LOLL ye I was a bit confused why the MIT guy was talking about the brain as well! But he was saying it cause the Efficient Markets Hypothesis says everyone is rational and you cannot predict markets. But he says that’s wrong during sometimes of the market, and he proposed the Adaptive Markets Hypothesis, which combines irrational emotional thinking (hence the brain talk).

OHHH ok ok. Interesting. The only thing I heard about memories is during sleeping, ur hippocampus magically stores ur memories in a library, and clears stuff which isn’t important.

Yes you can fine-tune it, but it’s cumbersome. I doubt the brain does gradient descent everytime a new memory comes (or does it?)

Hmm not sure on neurons sadly. Not an expert sorry! Oh didn’t know neurons also have memory? I thought it was just neurotransmitters near the dendrite gaps n stuff, and they need some sort of activation potential to fire. Though what ur saying sounds right!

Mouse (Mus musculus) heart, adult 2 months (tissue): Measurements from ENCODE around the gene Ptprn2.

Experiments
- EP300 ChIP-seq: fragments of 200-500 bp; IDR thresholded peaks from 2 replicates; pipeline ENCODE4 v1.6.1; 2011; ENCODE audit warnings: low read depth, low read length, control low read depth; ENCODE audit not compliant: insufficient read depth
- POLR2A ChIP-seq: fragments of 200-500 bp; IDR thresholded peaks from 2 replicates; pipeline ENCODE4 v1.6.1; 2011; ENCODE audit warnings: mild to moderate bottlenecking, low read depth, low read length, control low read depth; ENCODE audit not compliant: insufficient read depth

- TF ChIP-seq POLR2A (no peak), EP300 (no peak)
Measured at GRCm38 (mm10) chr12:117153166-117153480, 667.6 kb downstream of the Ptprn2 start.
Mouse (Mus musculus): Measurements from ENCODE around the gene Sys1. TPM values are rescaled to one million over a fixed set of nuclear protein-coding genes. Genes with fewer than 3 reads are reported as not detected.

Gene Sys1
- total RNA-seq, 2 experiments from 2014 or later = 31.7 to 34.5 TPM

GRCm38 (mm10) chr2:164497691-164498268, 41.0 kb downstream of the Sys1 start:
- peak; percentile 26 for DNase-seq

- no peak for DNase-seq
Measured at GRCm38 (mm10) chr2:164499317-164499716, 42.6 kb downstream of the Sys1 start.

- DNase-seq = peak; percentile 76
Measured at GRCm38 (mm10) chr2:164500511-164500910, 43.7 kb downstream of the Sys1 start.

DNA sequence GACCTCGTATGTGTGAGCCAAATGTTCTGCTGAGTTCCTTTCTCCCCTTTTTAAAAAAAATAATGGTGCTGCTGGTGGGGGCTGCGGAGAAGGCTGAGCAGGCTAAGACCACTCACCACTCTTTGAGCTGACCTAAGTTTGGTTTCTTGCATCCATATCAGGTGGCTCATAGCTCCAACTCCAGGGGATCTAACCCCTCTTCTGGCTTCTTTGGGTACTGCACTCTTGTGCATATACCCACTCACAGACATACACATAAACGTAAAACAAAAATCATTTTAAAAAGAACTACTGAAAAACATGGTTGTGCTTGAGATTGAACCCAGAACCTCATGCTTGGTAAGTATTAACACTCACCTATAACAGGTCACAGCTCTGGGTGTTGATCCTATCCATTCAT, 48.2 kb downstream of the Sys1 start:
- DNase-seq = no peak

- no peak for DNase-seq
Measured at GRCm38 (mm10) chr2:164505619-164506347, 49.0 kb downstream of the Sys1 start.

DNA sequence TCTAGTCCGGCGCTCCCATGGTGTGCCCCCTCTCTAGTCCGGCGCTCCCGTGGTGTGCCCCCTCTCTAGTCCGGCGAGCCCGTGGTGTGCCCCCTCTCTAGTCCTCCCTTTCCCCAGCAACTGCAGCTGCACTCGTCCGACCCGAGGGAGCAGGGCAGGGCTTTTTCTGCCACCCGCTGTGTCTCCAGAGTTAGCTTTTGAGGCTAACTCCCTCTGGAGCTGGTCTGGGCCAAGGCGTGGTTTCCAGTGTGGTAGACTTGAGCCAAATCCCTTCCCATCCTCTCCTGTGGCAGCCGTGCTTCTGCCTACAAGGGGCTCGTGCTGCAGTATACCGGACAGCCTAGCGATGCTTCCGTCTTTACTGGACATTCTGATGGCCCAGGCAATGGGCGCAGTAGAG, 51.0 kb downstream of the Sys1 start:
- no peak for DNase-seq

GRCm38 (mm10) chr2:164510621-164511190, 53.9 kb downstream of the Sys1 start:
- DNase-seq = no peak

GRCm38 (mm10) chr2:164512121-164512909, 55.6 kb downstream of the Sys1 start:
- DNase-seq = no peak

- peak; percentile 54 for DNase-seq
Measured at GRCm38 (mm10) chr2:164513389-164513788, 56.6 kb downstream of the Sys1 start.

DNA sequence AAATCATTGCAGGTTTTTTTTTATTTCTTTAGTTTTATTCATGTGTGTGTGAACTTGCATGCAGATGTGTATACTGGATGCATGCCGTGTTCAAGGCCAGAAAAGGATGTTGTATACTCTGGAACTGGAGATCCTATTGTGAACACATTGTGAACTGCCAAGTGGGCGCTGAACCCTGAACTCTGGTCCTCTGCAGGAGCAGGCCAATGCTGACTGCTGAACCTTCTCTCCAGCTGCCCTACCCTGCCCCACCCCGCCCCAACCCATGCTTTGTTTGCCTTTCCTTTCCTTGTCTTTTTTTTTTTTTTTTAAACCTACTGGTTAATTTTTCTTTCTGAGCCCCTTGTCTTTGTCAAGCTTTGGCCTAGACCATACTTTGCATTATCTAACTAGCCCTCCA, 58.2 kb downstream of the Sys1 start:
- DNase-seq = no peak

The hippocampus is involved in integrating memories but it’s active all the time, not just when you’re asleep. And the library analogy… Isn’t even used in first year neuroscience so yeah that’s probably more like a middle school biology level. Brain memories are diffuse, just like embeddings in GPT-3. And no, the brain doesn’t use a gradient descent algorithm, it’s basically just a sort of reinforcement learning algorithm at the neuron level.

Every neuron performs memory by virtue of the strength of it’s synaptic connections. It “remembers” its weights and biases. The net effect is that this facilitates both processing and memory in the same way that every parameter of GPT-3 is involved in both memory and processing.

In fact, humans generally confabulate our memories. Our brains use incredibly lossy compression, basically just using pointers to ideas, concepts, people, and places. This allows for very sparse representations of memories as well as huge amounts of reuse and recycling of neural circuitry. What this means is that our memories must be reconstituted in order to be brought into our consciousness. This process of reconstructing and reconstituting memories is what I’m trying to figure out. The difference with machines is that we have the storage space to store it all as explicit memories. We aren’t forced by the necessities of biology to use lossy compression algorithms. But this still presents new problems.